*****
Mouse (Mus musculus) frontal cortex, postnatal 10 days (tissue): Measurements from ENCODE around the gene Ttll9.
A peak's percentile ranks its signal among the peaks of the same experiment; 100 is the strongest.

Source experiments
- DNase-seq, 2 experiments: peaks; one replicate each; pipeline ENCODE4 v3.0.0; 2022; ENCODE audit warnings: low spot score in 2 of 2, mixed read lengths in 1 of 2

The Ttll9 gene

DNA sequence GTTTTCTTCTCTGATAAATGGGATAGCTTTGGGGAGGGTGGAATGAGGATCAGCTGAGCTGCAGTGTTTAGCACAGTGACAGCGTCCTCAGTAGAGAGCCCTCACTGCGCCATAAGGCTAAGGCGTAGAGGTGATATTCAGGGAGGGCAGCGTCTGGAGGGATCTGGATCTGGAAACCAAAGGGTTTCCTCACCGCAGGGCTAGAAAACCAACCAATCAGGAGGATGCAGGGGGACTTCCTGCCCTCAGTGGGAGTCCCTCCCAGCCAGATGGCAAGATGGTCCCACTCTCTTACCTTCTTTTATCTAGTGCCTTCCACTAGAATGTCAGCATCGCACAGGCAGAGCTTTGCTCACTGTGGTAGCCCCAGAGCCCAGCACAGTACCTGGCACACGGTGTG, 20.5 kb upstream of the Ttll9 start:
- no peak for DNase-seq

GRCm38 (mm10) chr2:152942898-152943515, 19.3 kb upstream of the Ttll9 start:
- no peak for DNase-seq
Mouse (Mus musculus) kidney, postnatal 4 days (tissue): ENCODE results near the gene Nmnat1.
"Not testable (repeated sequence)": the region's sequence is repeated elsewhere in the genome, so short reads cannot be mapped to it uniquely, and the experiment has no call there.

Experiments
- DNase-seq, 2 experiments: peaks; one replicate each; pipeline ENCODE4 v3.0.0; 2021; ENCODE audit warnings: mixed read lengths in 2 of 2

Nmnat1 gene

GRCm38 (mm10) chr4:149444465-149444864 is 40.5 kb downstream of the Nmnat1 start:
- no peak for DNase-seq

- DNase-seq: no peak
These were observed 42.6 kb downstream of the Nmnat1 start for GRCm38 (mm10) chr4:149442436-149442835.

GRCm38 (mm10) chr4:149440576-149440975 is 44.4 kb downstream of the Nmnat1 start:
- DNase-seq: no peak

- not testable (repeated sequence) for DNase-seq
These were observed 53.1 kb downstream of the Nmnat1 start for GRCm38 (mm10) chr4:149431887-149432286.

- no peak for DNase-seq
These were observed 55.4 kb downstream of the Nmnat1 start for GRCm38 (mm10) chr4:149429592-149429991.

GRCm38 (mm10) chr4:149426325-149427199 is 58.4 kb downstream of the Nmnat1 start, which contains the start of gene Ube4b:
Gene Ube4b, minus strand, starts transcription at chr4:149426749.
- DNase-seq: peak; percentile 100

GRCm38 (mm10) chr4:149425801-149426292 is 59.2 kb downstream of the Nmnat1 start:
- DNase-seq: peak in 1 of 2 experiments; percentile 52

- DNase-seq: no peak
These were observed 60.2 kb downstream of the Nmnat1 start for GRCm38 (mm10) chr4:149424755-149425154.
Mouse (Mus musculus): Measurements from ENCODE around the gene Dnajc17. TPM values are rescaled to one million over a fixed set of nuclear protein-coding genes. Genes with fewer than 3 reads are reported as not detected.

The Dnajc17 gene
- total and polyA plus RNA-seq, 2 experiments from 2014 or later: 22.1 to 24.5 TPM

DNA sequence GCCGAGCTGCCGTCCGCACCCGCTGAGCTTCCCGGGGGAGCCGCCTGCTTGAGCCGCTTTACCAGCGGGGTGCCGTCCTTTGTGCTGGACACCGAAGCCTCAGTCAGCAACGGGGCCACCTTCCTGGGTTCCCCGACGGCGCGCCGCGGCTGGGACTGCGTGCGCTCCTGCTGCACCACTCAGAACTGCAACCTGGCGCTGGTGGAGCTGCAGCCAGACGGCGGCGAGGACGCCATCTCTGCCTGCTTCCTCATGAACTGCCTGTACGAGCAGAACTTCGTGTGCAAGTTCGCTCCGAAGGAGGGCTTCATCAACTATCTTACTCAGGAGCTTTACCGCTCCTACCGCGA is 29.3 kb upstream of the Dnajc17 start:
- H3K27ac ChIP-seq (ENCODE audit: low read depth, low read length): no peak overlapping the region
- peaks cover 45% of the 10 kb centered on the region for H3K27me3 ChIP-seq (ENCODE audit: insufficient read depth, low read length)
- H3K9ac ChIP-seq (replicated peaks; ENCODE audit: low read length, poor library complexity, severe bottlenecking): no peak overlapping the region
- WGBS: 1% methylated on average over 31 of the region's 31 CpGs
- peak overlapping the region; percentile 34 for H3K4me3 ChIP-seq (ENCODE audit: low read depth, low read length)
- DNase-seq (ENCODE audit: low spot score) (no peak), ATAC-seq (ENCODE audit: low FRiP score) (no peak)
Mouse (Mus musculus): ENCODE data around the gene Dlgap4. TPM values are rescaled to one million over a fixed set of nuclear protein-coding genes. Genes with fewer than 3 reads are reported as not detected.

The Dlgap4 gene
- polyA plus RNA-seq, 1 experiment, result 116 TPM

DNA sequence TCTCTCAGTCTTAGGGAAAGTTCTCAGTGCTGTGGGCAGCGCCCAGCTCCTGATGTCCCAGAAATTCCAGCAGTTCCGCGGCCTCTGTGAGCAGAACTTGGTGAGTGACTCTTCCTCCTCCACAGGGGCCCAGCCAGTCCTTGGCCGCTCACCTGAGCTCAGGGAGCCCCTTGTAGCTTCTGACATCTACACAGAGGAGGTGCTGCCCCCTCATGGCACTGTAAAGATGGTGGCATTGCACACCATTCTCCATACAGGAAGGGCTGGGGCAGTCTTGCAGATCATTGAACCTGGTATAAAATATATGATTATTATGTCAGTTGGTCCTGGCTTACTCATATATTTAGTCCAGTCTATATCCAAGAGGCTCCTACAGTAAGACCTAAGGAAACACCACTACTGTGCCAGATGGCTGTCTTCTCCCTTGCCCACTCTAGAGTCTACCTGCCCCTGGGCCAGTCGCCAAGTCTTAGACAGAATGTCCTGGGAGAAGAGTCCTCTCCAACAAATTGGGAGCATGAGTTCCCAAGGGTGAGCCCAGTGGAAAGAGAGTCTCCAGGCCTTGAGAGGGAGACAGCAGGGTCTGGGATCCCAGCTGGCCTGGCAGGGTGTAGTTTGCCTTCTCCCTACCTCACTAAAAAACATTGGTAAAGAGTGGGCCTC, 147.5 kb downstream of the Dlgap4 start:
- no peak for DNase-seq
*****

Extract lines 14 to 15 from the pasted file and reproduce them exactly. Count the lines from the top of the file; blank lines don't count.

Nmnat1 gene

GRCm38 (mm10) chr4:149444465-149444864 is 40.5 kb downstream of the Nmnat1 start: